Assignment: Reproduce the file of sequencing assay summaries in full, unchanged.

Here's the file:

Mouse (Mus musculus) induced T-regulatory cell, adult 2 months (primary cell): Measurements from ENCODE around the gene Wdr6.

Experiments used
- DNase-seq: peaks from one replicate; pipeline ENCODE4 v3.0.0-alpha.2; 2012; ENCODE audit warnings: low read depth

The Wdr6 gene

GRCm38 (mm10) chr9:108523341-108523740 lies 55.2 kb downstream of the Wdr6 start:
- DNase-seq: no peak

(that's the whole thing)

Mouse (Mus musculus) induced T-regulatory cell, adult 2 months (primary cell): Measurements from ENCODE around the gene Wdr6.

Experiments used
- DNase-seq: peaks from one replicate; pipeline ENCODE4 v3.0.0-alpha.2; 2012; ENCODE audit warnings: low read depth

The Wdr6 gene

GRCm38 (mm10) chr9:108523341-108523740 lies 55.2 kb downstream of the Wdr6 start:
- DNase-seq: no peak